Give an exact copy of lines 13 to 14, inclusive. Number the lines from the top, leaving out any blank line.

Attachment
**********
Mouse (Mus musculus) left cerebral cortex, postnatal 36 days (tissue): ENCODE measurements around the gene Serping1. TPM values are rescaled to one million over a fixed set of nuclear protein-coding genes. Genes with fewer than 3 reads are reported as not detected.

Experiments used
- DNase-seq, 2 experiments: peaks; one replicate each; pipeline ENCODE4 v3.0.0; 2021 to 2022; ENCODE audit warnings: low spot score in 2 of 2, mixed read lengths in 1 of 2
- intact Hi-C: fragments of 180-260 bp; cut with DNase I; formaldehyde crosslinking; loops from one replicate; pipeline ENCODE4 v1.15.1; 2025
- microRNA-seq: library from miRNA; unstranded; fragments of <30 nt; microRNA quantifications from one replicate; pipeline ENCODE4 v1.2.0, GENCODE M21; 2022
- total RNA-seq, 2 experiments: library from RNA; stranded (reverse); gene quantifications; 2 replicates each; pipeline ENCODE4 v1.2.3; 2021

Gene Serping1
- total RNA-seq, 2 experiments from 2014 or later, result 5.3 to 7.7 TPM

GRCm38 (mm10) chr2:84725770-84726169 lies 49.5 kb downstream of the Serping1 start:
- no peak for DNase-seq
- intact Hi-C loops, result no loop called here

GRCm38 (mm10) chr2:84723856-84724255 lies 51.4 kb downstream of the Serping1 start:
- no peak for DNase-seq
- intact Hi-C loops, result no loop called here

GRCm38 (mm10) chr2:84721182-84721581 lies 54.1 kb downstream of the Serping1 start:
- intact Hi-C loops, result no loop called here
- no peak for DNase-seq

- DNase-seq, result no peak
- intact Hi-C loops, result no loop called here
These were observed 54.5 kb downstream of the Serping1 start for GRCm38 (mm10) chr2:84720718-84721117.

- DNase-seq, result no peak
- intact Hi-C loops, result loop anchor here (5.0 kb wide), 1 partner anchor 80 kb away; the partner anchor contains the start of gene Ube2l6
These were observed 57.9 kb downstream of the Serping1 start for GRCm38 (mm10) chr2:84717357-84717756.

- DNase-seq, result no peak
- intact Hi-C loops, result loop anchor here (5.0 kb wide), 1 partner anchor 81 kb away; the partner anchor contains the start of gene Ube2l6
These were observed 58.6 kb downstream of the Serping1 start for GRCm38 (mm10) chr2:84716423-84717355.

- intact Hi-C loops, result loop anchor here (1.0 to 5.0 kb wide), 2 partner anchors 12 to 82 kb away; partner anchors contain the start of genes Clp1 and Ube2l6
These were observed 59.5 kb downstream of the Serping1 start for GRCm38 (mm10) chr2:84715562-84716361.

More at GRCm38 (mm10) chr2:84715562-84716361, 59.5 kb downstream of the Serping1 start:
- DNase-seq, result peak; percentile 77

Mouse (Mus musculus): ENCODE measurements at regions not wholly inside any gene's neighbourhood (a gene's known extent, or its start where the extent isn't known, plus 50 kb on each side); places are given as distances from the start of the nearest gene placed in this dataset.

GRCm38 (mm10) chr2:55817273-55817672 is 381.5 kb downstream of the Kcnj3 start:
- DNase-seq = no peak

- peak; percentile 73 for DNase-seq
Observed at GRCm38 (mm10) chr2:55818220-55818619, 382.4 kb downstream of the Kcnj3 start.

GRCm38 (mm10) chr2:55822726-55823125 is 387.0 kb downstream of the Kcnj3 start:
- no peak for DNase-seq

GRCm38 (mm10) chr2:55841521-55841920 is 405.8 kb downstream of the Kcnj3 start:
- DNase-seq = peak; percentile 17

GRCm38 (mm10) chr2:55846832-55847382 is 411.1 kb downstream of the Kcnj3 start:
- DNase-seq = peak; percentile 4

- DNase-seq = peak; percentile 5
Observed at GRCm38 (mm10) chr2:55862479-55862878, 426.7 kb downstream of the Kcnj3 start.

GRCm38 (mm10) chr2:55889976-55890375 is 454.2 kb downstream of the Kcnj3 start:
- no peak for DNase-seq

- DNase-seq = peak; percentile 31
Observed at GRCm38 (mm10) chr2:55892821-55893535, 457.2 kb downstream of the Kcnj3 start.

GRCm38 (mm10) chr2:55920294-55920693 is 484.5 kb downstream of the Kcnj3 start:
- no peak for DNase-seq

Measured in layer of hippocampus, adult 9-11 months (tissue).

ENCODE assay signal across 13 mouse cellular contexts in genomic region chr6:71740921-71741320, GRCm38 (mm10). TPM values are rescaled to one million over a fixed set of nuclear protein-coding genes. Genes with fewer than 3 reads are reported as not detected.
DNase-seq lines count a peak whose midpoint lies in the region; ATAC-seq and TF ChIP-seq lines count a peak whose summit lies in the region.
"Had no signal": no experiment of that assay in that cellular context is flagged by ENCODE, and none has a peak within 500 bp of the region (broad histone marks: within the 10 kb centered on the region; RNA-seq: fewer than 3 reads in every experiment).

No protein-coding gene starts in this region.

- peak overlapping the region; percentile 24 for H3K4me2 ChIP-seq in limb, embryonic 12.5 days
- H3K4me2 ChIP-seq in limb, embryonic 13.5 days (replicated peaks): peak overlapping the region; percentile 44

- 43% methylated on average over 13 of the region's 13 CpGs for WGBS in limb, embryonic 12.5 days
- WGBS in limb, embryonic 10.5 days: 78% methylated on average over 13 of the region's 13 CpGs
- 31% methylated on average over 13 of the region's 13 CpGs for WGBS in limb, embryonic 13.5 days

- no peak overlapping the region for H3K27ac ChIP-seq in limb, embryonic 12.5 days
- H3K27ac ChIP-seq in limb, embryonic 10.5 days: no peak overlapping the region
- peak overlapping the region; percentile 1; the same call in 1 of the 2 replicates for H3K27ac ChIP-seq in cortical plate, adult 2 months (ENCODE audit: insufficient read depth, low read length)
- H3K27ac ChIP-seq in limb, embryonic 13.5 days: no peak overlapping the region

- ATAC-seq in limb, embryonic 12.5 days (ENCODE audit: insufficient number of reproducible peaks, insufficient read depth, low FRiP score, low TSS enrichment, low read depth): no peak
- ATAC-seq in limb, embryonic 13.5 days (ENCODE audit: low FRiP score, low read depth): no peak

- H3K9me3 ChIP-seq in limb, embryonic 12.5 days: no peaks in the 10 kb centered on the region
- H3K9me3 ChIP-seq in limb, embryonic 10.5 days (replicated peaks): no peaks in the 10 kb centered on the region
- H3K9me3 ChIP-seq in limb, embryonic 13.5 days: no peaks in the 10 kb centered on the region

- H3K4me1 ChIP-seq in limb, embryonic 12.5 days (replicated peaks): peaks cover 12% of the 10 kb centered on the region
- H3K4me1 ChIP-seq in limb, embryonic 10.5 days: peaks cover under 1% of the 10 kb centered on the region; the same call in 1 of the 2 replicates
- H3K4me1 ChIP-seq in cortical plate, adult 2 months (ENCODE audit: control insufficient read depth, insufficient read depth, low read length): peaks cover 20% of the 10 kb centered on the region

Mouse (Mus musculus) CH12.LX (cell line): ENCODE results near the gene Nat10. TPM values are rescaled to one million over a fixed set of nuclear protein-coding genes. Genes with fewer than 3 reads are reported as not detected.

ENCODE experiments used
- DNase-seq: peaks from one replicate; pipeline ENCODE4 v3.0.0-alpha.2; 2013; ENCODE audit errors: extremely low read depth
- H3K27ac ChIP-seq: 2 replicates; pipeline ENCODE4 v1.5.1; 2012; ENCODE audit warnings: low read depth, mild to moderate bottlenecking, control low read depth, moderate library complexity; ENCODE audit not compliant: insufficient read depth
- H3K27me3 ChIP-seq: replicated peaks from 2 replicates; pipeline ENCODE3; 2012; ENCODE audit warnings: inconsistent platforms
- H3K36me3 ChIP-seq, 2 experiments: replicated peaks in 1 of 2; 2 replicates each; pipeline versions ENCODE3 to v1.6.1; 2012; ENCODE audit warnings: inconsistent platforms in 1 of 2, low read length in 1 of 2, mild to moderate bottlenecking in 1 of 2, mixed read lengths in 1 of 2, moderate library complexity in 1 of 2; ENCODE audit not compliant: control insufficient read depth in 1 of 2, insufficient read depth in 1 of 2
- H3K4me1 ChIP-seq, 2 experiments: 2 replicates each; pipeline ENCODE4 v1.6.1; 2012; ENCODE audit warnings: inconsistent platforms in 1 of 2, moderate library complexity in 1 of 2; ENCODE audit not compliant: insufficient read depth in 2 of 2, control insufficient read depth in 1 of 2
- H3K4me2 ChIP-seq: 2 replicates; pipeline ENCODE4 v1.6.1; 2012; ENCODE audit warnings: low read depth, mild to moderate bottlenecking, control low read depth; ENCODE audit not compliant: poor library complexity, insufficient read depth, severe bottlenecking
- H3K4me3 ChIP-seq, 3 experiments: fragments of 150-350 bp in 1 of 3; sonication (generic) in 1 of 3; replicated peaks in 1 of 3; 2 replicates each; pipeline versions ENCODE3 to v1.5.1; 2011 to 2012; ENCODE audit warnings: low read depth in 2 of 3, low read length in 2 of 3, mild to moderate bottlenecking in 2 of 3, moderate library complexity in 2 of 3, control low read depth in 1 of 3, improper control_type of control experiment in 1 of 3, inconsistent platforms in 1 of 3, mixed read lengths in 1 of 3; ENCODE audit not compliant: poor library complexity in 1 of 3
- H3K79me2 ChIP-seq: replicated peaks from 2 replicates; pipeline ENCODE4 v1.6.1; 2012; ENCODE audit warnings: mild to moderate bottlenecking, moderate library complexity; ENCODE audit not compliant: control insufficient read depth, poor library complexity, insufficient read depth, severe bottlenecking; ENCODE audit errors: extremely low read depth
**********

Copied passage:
- no peak for DNase-seq
- intact Hi-C loops, result no loop called here